1. I was at a zine making workshop last week – lots of hands on cutting and pasting from old newspapers and magazines. One thing I rather enjoyed – discovered quite accidentally – was to cut out pairs of words from newspaper headlines from adjacent lines, changing the context entirely. I was doing it for japes – my favourite was “Boris ride” – but it’s good for random creative prompts, similar to what you’ve described here. Anything that gets the brainbox firing in new and unexpected directions is good for creativity!

    Liked by 1 person

    1. That does sound like fun, a nice mix of mischievous creativity and primary school art class πŸ˜‰
      I was reminded of the power of random words when I read Giselle’s short story Grow your Gorilla which is kind of about an electric gorilla toy. Sort of. Which made me think of Douglas Adams’s Electric Monk from Dirk Gently. Crazy concepts. I then dug out some random phrases we’d used for our theatre group & whittled them down to odd adjective / noun combinations. I’d originally grabbed the words from the random word generator website, stuck them in Excel, each with a random number function attached & then I just kept pressing the Sort button to get weird combinations.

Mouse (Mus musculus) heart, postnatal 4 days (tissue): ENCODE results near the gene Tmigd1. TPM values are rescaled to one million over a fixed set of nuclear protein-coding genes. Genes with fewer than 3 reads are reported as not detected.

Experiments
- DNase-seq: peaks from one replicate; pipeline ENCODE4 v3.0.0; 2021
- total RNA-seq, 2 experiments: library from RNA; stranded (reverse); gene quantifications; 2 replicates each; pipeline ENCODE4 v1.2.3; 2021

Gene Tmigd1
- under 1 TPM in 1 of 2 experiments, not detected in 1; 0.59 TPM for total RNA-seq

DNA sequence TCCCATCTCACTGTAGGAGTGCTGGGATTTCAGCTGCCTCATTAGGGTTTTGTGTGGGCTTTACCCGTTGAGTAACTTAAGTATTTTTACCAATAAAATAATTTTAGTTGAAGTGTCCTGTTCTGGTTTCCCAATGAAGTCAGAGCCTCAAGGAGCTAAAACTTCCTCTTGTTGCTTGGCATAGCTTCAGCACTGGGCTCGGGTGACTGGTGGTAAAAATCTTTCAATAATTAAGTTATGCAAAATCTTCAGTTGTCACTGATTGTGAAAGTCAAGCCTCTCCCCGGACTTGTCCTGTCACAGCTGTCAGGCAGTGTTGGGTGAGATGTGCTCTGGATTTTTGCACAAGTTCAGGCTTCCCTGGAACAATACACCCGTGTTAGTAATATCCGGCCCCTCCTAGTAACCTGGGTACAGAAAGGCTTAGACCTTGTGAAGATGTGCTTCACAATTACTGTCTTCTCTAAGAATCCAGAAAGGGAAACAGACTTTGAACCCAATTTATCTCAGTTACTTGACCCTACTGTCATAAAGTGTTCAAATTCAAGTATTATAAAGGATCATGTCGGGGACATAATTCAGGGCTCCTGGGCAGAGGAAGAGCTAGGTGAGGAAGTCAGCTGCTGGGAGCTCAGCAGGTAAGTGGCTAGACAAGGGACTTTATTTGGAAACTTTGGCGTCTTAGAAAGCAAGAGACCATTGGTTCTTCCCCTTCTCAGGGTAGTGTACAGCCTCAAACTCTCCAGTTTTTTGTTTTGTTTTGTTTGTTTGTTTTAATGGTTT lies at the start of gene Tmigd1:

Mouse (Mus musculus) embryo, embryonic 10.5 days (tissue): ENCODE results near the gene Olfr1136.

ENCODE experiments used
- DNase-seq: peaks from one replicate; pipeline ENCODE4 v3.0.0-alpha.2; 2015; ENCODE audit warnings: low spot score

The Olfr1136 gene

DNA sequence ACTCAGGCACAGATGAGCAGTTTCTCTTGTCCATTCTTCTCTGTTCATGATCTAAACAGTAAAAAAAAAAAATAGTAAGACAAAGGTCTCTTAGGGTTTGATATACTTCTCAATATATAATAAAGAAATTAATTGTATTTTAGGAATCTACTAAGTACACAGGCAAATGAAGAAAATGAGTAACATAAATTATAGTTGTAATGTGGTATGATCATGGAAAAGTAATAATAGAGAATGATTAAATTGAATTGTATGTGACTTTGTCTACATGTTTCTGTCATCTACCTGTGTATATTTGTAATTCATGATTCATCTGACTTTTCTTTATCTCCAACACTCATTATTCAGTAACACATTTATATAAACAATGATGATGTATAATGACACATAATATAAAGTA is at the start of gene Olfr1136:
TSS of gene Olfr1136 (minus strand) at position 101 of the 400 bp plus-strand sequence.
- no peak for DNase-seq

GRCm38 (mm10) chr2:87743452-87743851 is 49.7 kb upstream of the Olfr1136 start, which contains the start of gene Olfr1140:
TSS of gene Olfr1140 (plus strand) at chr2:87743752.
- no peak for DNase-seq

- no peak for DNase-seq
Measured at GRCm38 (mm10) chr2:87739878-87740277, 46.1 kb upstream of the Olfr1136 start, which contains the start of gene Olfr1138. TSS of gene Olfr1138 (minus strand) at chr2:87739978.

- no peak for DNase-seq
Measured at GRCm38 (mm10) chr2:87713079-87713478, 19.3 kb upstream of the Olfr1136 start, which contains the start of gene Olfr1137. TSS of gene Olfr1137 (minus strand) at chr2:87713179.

Liked by 1 person

      1. And then running with them when they come out…my son came out with the phrase “lonely wizard” this morning. ..immediately made me think of some Ben Kenobi on Tattooine type of situation, but played for laughs…will have to write that one as soon as I get some time!

        Liked by 1 person

        1. Love it! Makes you think of a Wizard not enjoying the hermit lifestyle and wanting to find a soulmate. A classified ad, perhaps? “Lonely Wizard WLTM magical creature who can put sparkle back into his wand. Must have GSOH & ability to draw pentagrams.”

          Liked by 1 person

Leave a Reply to babbitman Cancel reply

Fill in your details below or click an icon to log in: Logo

You are commenting using your account. Log Out /  Change )

Google photo

You are commenting using your Google account. Log Out /  Change )

Twitter picture

You are commenting using your Twitter account. Log Out /  Change )

Facebook photo

You are commenting using your Facebook account. Log Out /  Change )

Connecting to %s